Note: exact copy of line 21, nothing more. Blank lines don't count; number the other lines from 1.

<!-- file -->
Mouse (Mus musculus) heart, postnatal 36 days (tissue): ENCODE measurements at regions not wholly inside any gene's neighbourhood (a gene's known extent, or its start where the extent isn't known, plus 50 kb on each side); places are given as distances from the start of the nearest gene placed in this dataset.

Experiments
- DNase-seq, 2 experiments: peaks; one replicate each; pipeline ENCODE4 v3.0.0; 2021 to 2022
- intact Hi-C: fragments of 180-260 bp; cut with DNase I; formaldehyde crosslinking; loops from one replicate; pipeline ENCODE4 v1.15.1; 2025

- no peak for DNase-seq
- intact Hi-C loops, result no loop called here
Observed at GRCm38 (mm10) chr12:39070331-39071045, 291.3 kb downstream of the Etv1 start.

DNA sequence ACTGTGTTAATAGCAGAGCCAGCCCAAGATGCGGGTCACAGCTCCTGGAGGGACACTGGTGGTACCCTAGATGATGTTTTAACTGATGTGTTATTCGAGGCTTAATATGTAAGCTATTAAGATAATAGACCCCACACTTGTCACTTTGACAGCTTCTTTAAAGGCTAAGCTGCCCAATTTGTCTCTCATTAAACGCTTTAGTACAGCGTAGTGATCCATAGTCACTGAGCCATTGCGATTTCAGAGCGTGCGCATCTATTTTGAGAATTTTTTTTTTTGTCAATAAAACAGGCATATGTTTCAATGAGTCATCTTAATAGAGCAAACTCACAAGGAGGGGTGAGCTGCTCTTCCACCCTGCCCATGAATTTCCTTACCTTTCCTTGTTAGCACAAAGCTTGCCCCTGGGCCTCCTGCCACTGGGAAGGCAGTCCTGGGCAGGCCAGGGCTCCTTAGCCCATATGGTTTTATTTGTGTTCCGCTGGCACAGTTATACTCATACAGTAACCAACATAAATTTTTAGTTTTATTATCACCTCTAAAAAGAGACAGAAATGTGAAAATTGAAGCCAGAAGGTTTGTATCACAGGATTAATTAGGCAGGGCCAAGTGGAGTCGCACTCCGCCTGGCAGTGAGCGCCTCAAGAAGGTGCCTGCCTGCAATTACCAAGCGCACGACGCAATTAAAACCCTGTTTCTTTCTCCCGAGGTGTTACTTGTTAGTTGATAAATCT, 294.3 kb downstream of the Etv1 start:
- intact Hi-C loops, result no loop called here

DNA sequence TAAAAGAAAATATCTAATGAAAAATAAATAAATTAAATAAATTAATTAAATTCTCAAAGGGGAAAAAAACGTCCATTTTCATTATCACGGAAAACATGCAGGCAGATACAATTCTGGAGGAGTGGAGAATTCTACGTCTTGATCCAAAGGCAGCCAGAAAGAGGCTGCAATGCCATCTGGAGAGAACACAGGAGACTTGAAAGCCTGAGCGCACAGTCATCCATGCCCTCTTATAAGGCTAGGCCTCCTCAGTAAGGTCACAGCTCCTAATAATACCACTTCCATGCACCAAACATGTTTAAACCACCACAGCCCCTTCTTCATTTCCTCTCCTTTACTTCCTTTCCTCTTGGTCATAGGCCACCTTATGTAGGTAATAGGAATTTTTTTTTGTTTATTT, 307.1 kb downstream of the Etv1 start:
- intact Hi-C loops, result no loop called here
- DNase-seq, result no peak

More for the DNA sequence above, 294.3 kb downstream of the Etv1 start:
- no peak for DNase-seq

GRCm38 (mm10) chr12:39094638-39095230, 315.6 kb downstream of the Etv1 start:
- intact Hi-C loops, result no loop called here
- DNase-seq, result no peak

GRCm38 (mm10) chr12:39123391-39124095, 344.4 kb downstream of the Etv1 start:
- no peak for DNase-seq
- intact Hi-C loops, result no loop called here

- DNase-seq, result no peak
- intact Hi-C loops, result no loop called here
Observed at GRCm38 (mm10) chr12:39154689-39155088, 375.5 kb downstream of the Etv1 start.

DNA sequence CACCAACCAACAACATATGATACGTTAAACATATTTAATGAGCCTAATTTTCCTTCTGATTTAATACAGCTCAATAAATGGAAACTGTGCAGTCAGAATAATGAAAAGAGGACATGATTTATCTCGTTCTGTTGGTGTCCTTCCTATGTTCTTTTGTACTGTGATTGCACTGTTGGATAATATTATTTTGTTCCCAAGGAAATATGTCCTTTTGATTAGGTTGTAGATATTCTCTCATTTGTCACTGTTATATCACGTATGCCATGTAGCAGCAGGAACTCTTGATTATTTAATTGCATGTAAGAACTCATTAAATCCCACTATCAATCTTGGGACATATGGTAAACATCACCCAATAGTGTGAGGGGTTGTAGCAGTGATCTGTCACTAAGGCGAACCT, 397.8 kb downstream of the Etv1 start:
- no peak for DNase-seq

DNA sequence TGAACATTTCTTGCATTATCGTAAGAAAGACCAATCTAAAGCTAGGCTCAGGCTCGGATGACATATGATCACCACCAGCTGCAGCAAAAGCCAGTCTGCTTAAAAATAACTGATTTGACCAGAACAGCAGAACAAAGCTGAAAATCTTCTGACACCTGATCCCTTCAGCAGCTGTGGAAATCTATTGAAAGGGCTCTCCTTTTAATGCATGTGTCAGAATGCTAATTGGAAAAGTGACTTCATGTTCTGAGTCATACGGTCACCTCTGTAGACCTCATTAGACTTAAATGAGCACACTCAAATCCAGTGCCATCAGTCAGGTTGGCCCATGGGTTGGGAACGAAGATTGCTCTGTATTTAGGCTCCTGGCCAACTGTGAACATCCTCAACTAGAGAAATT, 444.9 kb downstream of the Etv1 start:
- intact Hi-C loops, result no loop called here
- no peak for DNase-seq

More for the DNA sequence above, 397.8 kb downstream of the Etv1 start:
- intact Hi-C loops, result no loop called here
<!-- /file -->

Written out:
- DNase-seq, result no peak